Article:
Did Pekka-Eric Auvinen, the 18-year-old who shot eight people at his high school in Tuusula, Finland, last Wednesday, communicate via MySpace with Dillon Cossey, the 14-year-old who was arrested on October 10 while planning a killing spree at Plymouth Whitemarsh High School in Pennsylvania? Finnish authorities think it’s possible that the two made contact through “RIP Eric and Dylan,” a MySpace page dedicated to Columbine shooters Eric Harris and Dylan Klebold. Authorities in Pennsylvania, however, describe the possibility of a connection as “sketchy.”
Whatever the case may be, the fact that such a resource exists for would-be school shooters to congregate online certainly is intriguing–and, I would argue, very relevant. Two thoughts come immediately to mind:
1. The Columbine incident may have taken place less than a decade ago, but there’s no doubt that it belongs to an earlier historical era.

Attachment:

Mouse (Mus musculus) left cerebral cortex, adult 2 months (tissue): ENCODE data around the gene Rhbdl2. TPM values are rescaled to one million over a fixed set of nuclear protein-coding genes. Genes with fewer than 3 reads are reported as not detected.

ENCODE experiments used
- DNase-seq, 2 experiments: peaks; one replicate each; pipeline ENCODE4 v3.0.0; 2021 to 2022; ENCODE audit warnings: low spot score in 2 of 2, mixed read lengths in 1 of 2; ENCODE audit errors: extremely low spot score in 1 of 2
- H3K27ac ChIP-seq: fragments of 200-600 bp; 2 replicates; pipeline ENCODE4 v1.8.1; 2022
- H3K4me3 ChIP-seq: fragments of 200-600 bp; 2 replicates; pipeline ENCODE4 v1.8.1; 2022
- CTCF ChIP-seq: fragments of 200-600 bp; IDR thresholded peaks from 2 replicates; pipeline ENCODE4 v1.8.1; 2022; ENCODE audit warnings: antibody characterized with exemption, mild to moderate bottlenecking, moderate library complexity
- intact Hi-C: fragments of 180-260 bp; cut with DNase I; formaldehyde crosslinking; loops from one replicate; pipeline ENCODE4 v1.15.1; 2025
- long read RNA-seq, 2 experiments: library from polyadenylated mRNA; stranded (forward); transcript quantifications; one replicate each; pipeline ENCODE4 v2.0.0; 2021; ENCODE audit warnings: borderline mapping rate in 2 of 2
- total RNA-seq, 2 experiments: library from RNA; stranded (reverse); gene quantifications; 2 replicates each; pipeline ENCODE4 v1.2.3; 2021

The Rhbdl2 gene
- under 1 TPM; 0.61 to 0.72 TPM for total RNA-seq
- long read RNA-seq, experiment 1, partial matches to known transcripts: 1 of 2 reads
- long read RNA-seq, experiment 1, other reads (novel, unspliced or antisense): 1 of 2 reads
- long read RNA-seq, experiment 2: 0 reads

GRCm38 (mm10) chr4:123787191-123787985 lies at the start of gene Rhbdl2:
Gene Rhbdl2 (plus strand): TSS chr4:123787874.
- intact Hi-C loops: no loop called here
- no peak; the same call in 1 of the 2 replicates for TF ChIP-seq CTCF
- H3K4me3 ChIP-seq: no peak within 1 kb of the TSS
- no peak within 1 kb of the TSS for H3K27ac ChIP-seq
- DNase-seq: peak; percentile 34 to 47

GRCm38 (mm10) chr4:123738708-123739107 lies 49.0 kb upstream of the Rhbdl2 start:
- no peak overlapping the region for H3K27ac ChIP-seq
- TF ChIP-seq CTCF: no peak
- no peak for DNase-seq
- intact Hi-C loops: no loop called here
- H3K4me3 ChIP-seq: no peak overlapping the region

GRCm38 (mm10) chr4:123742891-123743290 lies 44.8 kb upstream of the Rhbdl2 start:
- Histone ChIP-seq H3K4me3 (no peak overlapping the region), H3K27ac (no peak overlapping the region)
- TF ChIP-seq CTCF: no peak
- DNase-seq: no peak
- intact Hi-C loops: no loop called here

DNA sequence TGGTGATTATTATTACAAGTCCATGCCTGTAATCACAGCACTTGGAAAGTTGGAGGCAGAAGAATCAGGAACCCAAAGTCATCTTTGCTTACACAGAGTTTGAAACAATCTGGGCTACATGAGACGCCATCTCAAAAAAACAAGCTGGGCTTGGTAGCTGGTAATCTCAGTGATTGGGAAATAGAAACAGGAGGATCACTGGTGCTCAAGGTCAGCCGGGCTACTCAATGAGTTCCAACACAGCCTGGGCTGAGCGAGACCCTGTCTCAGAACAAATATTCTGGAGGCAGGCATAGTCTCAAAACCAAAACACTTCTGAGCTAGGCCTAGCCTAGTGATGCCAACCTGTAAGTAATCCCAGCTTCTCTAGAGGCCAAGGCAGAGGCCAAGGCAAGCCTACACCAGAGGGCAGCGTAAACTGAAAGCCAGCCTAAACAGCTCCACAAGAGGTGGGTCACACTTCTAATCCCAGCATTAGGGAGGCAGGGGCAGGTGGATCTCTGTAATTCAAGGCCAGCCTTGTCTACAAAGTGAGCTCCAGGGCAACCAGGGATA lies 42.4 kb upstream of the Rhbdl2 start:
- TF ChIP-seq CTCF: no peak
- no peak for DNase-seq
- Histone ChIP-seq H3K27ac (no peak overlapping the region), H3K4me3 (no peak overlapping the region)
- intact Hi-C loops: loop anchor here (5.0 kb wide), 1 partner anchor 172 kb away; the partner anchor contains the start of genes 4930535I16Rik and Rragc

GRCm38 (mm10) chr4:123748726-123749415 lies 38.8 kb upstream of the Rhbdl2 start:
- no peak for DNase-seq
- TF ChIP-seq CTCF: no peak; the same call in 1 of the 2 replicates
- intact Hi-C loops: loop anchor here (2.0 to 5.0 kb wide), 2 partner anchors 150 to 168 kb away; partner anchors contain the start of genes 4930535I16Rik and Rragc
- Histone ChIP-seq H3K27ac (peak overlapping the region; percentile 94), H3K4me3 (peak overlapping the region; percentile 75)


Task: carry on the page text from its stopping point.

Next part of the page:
2. One of the most pressing issues of the current era relates to the procedures for–and limits to–tracking potential threats to public safety.
How should the authorities (whether working with Homeland Security or state/local police departments) monitor the Dillon Cosseys in our midst? What right do the police have to eavesdrop on Cossey’s correspondence on the “RIP Eric and Dylan” page on MySpace without a warrant? Or to monitor his correspondence with Auvinen, whether on MySpace or elsewhere? At what point does a statement made in an online chatroom constitute criminal intent?
It seems to me that these questions are very much of the moment, and that the answers are somewhat up for grabs. I would want to consult a legal expert to see if my thinking is on track or off base here, but my hunch is that the new “flexibility” authorities have claimed in order to pursue the “war on terror” could, if unchecked, become applicable to a broader category of suspects. Perhaps it is quietly happening already.